Two guys were going into the truck, one by one, and pulling a turkey out. Dana had told me they had 850 turkeys scheduled, over the course of about 10 days .The guys were moving quickly. They took the turkeys the fastest way, which was by the feet, and carried them upside down into the building, the turkeys’ wings flapping madly. The guys were thoroughly spattered with blood, and their forearms were stained a pale magenta. “Hey, how ya doing?” one said in a friendly way. “Dropping off?”
My son, who is 13, helped me carry the two crates over to the door of the slaughterhouse. We put them in a patch of sun.
The elderly guy who had the truck of turkeys looked at my daughter, who is is 9. “What did the turkey say to the chicken?” he asked. She stared back at him for a second and then shrugged.
“Nothing. Turkeys can’t talk!” She smiled and rolled her eyes.
One of the guys came over with a clipboard, found my name and checked me off with his stained hands. “We’ll give you a call when they’re ready.” And that was that.
It wasn’t the hardest thing to leave them. I didn’t particularly like our turkeys. They came to us as day-old poults, beautiful and swan-like with downy blond fuzz. Then they were funny teenagers who followed us around the farm; and suddenly they were horrendous adults that reminded me of reptiles with their weird, strangely beautiful heads that changed from pale red to lavender when they were excited. And those snoods: that dangly thing that hangs down off their beaks when they are excited, and retreats into a little stub when they are calm. Our toms were imprinted on us, and would stand outside our kitchen window, fluffing their feathers and elongating their snoods, trembling with effort.
They had the run of our farm. They were Bourbon Reds, a heritage breed that likes to forage and is closely related to the wild turkey. They don’t get really huge like the mammoth Broad Breasted White turkeys that most Americans eat. At seven months, our Toms were as big as a Bourbon Red is expected to get, about 20 lbs.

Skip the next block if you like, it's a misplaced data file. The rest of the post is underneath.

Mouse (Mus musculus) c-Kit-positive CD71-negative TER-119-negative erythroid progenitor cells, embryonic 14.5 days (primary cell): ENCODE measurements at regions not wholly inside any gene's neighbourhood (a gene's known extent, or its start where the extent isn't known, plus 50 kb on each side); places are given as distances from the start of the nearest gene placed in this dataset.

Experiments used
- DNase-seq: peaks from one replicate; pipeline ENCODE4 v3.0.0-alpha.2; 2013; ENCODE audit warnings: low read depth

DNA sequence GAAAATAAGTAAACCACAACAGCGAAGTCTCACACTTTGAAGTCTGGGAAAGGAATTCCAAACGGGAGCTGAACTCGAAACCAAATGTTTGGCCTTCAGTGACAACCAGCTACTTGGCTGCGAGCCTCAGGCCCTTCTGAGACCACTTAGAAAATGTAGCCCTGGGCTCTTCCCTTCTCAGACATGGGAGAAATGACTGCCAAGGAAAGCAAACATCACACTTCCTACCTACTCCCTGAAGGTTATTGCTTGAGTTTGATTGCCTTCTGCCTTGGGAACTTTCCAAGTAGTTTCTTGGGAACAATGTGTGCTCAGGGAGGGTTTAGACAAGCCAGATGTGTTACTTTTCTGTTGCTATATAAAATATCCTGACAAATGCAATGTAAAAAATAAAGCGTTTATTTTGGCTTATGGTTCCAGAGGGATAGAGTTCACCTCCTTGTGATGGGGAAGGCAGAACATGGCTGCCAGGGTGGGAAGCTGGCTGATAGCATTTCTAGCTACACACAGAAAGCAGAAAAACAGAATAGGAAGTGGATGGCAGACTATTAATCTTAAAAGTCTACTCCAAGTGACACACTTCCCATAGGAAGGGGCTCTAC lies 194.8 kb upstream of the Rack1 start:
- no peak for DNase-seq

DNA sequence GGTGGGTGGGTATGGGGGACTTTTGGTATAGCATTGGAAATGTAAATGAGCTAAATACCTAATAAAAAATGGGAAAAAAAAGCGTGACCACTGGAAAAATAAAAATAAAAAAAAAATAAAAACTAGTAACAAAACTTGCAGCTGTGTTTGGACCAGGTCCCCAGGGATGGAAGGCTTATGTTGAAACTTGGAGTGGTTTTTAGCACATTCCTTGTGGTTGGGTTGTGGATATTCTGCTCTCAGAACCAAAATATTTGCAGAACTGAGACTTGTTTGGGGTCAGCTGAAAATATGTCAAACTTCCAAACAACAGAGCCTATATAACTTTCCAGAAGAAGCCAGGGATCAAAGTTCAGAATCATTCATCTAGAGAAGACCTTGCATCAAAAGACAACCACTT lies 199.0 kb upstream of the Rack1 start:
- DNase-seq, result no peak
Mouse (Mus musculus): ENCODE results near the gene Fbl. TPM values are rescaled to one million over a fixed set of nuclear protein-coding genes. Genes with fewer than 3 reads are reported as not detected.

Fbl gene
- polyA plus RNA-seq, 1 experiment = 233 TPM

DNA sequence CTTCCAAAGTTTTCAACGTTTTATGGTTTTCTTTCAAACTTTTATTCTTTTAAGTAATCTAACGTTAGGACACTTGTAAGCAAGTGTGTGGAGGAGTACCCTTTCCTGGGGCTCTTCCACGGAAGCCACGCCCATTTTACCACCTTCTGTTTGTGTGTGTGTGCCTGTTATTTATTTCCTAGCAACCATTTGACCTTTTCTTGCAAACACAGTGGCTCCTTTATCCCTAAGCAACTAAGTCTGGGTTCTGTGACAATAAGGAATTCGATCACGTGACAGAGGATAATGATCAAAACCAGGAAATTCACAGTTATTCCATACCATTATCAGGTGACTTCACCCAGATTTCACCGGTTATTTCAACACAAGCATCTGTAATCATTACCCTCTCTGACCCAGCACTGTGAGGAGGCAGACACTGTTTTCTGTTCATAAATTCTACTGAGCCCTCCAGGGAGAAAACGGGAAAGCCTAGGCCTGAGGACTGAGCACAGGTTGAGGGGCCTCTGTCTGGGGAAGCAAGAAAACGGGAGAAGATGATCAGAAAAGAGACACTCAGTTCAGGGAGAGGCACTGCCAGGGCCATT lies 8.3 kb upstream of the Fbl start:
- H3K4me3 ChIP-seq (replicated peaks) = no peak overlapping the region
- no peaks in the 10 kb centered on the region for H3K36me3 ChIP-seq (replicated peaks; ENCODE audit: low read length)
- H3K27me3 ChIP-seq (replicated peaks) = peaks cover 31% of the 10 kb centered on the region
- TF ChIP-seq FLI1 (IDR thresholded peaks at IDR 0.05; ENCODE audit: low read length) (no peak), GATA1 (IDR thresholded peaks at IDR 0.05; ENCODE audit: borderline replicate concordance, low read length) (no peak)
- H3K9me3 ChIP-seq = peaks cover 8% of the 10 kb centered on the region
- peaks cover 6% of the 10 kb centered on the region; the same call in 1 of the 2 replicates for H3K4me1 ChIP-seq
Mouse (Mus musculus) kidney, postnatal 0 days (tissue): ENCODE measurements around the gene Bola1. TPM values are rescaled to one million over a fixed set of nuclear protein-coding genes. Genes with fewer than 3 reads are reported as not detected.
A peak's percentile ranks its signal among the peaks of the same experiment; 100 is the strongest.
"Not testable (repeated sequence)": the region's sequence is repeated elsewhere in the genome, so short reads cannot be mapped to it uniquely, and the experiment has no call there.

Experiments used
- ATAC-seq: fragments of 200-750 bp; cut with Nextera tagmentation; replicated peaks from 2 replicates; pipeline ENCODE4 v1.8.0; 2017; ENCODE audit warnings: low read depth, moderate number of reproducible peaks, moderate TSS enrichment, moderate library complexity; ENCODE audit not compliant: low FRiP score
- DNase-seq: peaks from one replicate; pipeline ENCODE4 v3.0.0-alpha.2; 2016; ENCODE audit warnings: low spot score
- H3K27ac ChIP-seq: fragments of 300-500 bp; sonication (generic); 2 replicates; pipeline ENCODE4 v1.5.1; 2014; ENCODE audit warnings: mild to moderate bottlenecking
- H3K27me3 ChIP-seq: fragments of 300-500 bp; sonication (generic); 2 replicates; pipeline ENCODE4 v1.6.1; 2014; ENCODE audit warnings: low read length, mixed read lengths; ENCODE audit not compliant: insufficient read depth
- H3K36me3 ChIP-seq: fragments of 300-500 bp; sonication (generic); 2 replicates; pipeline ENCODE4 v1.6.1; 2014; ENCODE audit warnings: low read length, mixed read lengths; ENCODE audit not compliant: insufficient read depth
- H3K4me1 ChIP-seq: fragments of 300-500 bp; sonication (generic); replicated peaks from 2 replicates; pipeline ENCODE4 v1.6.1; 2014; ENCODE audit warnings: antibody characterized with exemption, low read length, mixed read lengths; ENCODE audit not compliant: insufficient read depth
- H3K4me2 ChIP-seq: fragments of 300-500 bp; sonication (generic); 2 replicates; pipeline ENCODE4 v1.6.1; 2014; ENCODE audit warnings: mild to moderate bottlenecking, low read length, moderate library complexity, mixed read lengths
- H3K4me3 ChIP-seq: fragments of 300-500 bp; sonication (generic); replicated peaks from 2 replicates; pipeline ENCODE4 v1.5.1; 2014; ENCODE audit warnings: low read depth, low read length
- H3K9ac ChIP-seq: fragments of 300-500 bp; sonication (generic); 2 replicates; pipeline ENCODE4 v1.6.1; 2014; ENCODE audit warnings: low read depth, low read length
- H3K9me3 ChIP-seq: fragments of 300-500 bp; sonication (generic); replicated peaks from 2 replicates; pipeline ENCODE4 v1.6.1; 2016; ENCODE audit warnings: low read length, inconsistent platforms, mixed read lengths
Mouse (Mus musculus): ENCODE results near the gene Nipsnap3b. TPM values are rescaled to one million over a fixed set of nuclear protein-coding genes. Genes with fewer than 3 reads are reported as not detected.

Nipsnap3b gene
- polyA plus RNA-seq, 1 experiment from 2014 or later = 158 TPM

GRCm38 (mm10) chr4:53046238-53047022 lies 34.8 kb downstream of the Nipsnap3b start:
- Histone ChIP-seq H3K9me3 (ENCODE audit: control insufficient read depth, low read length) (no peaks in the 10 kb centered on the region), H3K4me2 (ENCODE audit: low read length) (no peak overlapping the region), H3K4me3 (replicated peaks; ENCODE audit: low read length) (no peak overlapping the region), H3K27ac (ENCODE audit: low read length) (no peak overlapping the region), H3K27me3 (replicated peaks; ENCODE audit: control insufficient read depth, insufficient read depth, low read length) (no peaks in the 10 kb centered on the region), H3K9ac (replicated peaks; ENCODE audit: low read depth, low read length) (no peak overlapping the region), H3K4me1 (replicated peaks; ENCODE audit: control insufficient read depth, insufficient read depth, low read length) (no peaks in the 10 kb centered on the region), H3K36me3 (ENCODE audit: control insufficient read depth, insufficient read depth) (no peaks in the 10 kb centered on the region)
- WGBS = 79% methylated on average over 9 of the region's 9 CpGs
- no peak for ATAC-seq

They were also predators. Ours killed several chicks, and one gorgeous little brown Welsumer hen that was almost full-grown. They pecked her eye out, and she burrowed her way into a roll of chicken wire and died there. They also pulled a chick out of its brooder cage and killed it. And they scalped a younger hen. We found her, still breathing but with a bare and bloody head. We tried to save her, but she was dead in the morning. There were others, too.
We couldn’t wait for the turkeys to be gone so our smaller chickens could free-range again, and so our dog could once again roam the barnyard without being attacked. The turkeys were a huge pain in the neck, but they were living creatures, and I couldn’t help but empathize with them as we drove away from the slaughterhouse. I hoped it would be over soon.
The same day that we dropped off the turkeys, a friend texted and said he’d shot a deer for us. He is an avid hunter with a vegetarian wife. We’d been telling him for months that we’d love to take a deer off his hands. Grass-fed local meat, naturally-raised, pastured? Yes.
Later that day I drove with our friend to another processing site. The white-coated butcher greeted us warmly, and opened his garage door. Three deer in various states of processing hung from hooks. Our friend dragged the doe out of the truck. She left a smear of blood in the truck bed, and her head landed with a thud on the concrete garage floor. I didn’t like that her head landed like that, and I don’t think my friend did, either. He made a quick movement like he wished he’d caught her head. But that’s what happened. I’m not going to sugar coat it. Another clipboard: I checked off the kinds of cuts I wanted — steaks, chops, burger — and wrote down my cell number, and we left.